An 88-year-old referee has told talkSPORT now is the time to go official as he hangs up his whistle after a glorious 70-year career as Diego Maradona’s referee.
Terry Farley’s officiating adventure began in 1952 and continues to this day, with his last game in late January.
Speaking to Hawksbee and Jacobs, the refereeing legend spoke of a career that spans seven decades and countries across Europe.
The veteran also explained why now is as good a time as any to become a referee and how he still maintains peak physical shape to this day.
“On January 4, 1952, I took my first refereeing exam at the headquarters of the Durham Football Association,” Farley explained.
“So on January 4, 2022, I had completed 70 years as a County Durham referee, so I thought to myself, ‘Well, at 88, it’s time to hang up the whistle after 70 years of a career that has given me enormous pleasure. ‘
“[The game has] changed a lot, I started at the base and worked my way up and in 1965 I got an invitation from the Football League at the time to become a linesman.
“Again I progressed to being on the Football League referee list which saw me refereeing Manchester, Liverpool etc.
“I ran over the line twice at Hampden Park when Scotland played Peru and Scotland played Argentina and that’s when Maradona’s name hit the headlines and we realized what a wonderful player he was.
“I ran the line at Wembley in the Charity Shield, I ran the line at Barcelona and Juventus.”
After a frankly incredible career in the game, Farley is in as good a position as anyone to judge the current state of affairs in the game.
The Video Assistant Referee (VAR) had changed refereeing irreversibly, with the International Football Association Board writing the change in the rules of the game in 2018, before the Premier League signed up for the 2019/20 season .
Farley recalls that back when highlights were televised, there was a lot less scrutiny.
“Back when I was refereeing in the Football League we had match of the day and ITV also made a place but of course now every Premier League game is analysed, VAR takes over at certain occasions, so it has evolved over the years.”
Farley also believes the abuse directed at referees has only gotten worse since he started.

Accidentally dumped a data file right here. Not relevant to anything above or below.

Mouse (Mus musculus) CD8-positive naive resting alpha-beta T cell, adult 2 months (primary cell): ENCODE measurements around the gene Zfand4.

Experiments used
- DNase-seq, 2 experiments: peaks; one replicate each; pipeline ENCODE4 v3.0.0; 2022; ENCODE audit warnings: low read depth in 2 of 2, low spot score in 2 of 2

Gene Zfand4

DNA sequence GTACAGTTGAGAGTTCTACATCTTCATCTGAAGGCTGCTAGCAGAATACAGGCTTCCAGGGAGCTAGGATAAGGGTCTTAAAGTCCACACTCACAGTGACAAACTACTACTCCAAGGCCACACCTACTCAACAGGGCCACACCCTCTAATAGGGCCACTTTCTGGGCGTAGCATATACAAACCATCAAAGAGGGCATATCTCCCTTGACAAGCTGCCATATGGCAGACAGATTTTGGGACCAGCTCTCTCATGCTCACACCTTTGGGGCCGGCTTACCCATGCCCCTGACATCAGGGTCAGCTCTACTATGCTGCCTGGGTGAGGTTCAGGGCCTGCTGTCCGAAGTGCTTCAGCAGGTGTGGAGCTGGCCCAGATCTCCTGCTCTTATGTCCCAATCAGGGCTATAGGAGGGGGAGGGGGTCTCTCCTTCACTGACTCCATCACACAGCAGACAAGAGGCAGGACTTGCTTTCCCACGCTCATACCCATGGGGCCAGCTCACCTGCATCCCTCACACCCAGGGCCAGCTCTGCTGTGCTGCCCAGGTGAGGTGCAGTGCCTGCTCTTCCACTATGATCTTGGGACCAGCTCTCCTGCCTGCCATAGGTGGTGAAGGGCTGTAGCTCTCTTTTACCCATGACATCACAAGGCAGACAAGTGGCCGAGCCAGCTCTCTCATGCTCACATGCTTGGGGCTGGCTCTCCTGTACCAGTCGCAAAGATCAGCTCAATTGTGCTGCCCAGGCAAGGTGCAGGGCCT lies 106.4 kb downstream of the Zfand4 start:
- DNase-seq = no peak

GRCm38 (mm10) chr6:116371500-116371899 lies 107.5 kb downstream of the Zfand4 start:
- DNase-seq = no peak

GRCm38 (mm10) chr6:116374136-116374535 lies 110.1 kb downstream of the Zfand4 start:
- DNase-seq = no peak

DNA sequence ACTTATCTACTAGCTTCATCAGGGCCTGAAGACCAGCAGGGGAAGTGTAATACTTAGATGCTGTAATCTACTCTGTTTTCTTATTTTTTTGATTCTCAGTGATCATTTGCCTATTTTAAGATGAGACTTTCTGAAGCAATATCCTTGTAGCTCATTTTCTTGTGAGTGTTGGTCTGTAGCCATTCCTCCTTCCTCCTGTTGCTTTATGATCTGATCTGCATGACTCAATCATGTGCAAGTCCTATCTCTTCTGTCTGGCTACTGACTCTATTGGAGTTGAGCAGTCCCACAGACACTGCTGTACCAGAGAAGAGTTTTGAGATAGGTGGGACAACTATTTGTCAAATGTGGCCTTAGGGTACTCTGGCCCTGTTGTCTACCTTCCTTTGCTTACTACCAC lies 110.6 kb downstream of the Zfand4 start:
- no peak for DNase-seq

“It’s a big deal,” he said. “Again, going back to when I was a referee in youth football, which was quite strong at the time, in general respect for the touchlines and respect for the players was good.
“But the amount of abuse referees are experiencing these days is truly unacceptable, both on and off the pitch I’m afraid, it’s also at grassroots level.”
Many will wonder how the octogenarian is still doing, and he revealed that he tries to maintain his fitness as much as he did when he started.
“I’ve always been fit, played football for school, was a pretty good cross-country runner, played squash, cricket, etc.” he declares. “I go to the gym four times a week now, I’m pretty fit, really.
“I wasn’t one to stand in the center circle, I was proud of my fitness, obviously at 88 you’re not as fit as you used to be.
“I have a game coming up in a week on Sunday at Durham University which will be the last, and Tyne Tees Television will also come out to cover me and that will be the last game.”
Many are put off by the abuse and scrutiny referees are subjected to in the modern game, but Farley has a clear message for anyone looking to kick-start a career.
“In my opinion, there has never been a better time to be a referee, because in my time you were practically on your own,” he said.
“Now you have coaches, mentors and observers, so if you want to be a referee, now is the time.”
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